Can I Email My Daily Calendar in Microsoft Outlook?

by Adrian Grahams
Coordinate schedules with friends and colleagues by sharing your Outlook calendar on email.

Coordinate schedules with friends and colleagues by sharing your Outlook calendar on email.

Microsoft Outlook offers several ways to share calendar information, including a facility for emailing your daily calendar to contacts. During the share process you can decide how much detail to include in your calendar email; this allows you to display just your availability, or provide limited or full appointment details. Outlook displays the calendar in the email message body and also adds it as an email file attachment that recipients can save and open on their own computers.

1

Click the "Calendar" tab in the bottom navigation bar in Outlook.

2

Click the "Email Calendar" button in the Share group on the program's main menu bar. Outlook opens a new email message and launches the Send a Calendar Via Email dialog window.

3

Select the Outlook calendar you want to share from the "Calendar" drop-down list.

4

Choose the "Today" or "Tomorrow" option from the "Date Range" drop-down list to share your daily calendar for either of these days. Alternatively, select "Specific Date" in the drop-down list to choose another daily calendar to share via email.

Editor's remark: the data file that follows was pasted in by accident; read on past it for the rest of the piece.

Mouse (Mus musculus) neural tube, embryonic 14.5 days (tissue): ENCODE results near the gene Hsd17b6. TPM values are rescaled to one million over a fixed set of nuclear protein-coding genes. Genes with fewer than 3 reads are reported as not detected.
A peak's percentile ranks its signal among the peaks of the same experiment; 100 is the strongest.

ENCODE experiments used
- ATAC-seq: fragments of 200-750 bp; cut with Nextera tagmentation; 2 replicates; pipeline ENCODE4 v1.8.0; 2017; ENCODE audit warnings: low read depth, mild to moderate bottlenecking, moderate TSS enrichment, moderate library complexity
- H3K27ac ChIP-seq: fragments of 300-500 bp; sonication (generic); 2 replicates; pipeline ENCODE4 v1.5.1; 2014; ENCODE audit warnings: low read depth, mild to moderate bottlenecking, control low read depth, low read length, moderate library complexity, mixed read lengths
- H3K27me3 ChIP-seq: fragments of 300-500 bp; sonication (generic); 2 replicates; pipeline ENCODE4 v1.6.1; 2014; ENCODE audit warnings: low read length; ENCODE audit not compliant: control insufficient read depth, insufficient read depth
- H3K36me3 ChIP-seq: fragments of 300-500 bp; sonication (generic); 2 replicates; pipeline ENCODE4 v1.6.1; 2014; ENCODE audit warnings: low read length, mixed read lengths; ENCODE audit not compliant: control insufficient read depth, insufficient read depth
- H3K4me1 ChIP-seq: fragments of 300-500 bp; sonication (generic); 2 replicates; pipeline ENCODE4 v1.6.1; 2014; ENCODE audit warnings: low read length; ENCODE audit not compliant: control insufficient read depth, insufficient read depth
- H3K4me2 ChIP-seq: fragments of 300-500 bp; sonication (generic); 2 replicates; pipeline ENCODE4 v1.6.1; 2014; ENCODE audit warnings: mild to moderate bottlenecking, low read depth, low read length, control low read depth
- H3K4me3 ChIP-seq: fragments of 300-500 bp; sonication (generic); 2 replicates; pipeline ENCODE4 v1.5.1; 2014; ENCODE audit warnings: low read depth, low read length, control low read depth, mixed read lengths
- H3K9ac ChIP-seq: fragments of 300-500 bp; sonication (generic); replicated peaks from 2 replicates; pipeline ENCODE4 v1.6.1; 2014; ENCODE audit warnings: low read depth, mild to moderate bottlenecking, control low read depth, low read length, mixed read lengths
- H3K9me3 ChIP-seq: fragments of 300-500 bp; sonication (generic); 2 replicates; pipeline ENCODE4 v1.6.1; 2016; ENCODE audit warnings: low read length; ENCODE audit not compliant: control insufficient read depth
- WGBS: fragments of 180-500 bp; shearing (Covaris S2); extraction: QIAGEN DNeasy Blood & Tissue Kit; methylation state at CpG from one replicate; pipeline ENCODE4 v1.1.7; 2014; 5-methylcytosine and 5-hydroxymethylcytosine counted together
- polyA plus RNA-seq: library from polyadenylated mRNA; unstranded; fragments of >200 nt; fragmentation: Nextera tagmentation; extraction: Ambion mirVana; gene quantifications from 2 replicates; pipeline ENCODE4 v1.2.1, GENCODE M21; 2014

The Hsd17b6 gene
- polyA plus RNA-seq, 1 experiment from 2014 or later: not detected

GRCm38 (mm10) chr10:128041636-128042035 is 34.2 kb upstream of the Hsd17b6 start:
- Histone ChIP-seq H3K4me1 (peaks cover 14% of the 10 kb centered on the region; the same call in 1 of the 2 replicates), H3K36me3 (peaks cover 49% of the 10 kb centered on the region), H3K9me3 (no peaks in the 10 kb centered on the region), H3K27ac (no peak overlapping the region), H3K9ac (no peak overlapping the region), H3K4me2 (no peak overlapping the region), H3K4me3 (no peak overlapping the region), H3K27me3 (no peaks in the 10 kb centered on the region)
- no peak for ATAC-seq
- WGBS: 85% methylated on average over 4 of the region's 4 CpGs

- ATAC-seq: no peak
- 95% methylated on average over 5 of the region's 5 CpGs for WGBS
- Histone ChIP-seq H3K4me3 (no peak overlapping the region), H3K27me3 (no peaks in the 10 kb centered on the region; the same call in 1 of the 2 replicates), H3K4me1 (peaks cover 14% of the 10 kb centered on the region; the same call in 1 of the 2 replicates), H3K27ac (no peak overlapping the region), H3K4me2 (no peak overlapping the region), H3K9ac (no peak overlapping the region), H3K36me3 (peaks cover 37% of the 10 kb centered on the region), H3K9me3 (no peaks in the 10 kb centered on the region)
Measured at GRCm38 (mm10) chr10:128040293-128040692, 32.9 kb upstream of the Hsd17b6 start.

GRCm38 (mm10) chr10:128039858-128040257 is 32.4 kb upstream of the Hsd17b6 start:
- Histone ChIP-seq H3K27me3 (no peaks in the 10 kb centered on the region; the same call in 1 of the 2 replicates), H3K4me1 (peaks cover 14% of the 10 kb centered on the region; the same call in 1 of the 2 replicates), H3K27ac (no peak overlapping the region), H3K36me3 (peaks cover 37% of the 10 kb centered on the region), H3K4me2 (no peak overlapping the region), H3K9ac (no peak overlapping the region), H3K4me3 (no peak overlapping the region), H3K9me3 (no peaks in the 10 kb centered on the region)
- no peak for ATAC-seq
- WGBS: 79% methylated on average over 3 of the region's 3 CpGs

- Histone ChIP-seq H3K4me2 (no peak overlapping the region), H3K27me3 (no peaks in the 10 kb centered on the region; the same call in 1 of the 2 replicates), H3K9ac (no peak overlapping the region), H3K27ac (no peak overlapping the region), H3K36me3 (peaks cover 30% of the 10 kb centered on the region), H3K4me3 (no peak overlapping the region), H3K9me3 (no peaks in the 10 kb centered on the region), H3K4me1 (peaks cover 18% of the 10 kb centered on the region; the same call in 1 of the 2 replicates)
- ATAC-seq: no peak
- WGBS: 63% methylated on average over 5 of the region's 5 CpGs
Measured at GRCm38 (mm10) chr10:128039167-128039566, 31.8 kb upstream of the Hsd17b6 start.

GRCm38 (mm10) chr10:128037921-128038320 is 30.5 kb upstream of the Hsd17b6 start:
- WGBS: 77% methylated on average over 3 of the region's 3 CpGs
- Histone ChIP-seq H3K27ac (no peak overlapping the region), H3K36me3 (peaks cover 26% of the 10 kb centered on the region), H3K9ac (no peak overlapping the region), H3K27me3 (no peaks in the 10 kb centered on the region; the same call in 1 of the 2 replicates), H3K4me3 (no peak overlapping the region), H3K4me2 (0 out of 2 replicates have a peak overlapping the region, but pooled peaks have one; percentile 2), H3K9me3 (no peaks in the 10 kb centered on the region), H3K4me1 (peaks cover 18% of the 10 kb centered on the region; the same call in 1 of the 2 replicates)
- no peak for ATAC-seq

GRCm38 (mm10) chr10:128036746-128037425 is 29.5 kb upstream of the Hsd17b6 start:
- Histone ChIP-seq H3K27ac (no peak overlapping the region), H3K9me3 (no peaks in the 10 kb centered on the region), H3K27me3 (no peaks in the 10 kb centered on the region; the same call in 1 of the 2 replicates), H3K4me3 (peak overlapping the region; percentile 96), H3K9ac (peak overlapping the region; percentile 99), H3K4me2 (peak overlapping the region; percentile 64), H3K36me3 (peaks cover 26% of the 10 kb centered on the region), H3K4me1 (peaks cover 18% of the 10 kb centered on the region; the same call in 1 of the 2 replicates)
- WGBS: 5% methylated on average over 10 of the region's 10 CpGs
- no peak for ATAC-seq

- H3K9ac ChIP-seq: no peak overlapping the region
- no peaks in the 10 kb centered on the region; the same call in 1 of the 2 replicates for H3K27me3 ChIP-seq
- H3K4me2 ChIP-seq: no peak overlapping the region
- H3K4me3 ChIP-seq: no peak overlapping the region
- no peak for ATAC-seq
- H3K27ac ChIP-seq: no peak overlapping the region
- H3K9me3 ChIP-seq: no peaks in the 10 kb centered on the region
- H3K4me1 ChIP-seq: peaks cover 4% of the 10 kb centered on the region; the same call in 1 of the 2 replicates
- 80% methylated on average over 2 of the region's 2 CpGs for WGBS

5

Click to select your preferred level of detail from the options available in the Details pane. Options include "Availability Only," "Limited Details" and "Full Details."

6

Click the "OK" button to add the calendar information to the email message.

7

Add email recipients to the "To" or "Cc" field. Type or paste any other information that you want to include in the body section of the email message. Click the "Send" button to send the daily calendar email.

Tip

  • check Outlook sends the calendar email attachment in the iCalendar file format with an ICS extension. Outlook and many other calendar programs and applications can handle ICS file attachments.

Warning

  • close The information in this article applies to Microsoft Outlook 2013. It may differ slightly or significantly with other versions of Outlook.

About the Author

Adrian Grahams began writing professionally in 1989 after training as a newspaper reporter. His work has been published online and in various newspapers, including "The Cornish Times" and "The Sunday Independent." Grahams specializes in technology and communications. He holds a Bachelor of Science, postgraduate diplomas in journalism and website design and is studying for an MBA.

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